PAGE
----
Performance date: 30 October 2018

This review was originally written for The Reviews Hub:

Writers and directors: Joel and Ethan Coen


Being one for whom Joel and Ethan Coen can do no wrong (okay I may be overlooking The Ladykillers), every new film from the Brothers seems to me like a major event, but The Ballad of Buster Scruggs, already a prize winner at the Venice International Film Festival, turns out to be a major, major event. 

An anthology of six short stories set during America’s pioneering days in the second half of the 19th Century, the film looks at first to be paying homage to the traditions of the Old West. However, on closer inspection, it is not doing that at all. It is paying homage, both highly critically and deeply cynically, to Old Hollywood and its classic Westerns of the ‘30s-‘50s, now largely consigned to the dustbin of political incorrectness, but still embedded firmly in American and world culture.

At times it feels as if the Brothers are acting as tour guides, leading us around every landscape and every studio set once trodden on by John Ford. All the clichés are here too: sharp-shooting cowboys, a gun dual, a lynch mob, whisky-drenched saloons, travelling entertainers, gold prospectors, a wagon train, a stage coach. All here but spiked with savage and unexpected twists. Here also are scenes, shocking to more enlightened modern audiences, of Native Americans portrayed as marauding Red Indian savages. If these scenes prove to be controversial, we have to ask how could the Coens have highlighted the massive injustices done to a noble race by the film industry without illustrating what those injustices were.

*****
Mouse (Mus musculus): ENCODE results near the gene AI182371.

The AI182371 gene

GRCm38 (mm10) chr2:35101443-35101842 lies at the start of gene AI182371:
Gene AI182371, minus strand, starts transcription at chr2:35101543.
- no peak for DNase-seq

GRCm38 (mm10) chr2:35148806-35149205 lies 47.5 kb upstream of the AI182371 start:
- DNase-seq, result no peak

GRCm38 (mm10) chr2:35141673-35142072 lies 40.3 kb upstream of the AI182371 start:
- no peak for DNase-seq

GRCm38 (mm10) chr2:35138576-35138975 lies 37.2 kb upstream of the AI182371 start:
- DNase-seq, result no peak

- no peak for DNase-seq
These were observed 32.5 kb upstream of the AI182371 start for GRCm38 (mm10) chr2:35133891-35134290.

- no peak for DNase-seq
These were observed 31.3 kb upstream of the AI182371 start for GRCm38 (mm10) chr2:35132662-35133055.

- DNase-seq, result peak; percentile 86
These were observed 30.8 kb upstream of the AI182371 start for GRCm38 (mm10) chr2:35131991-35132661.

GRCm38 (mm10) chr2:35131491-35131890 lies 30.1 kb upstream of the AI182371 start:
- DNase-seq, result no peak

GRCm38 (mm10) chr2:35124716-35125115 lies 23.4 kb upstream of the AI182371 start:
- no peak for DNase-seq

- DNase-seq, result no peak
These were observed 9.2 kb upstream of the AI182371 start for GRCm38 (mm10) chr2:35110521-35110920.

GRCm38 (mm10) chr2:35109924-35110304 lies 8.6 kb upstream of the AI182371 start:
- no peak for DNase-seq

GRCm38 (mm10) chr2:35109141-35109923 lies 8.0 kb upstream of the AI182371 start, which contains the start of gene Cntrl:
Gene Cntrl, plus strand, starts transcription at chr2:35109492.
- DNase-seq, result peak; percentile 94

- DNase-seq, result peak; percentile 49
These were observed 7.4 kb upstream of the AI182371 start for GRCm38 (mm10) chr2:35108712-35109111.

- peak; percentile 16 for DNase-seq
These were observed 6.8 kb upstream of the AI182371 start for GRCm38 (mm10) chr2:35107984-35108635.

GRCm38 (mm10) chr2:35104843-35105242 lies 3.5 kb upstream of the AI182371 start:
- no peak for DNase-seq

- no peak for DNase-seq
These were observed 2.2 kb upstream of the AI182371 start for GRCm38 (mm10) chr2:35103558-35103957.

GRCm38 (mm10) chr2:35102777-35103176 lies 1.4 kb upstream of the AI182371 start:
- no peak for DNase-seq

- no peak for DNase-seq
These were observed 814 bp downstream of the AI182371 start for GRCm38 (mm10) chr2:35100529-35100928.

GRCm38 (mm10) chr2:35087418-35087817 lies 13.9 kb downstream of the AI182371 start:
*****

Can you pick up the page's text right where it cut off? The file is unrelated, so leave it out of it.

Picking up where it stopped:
The film’s title is also that of its first segment, a riotously funny tale of a singing gun slinger (Tim Blake Nelson), a character in the mould of Roy Rogers or Gene Autry. It is followed by Near Algodones, also jokey, in which a bungling bank robber (James Franco) finds his nemesis. Now the film gets darker with Meal Ticket, a profoundly disturbing story, told in dimly-lit scenes, of a travelling impresario (Liam Neeson) and his limbless star attraction (Harry Melling), who recites pious tomes to dwindling saloon bar audiences. This segment is the stuff of nightmares.

All Gold Canyon is lighter and marked by glorious cinematography (Bruno Delbonnel), as a prospector (Tom Waits) searches painstakingly for gold and battles to protect his find. The cinematography is also stunning in The Gal Who Got Rattled, the story of a young woman (Zoe Kazan) who, along with her brother and his noisy Jack Russell terrier named President Pierce, joins a wagon train heading for an uncertain future in Oregon. This is the longest and most engaging segment incorporating action, romance and tragedy among the contradictory elements that once filled Western movies, accompanied by a lush orchestral score by Carter Burwell, in the style of Aaron Copland.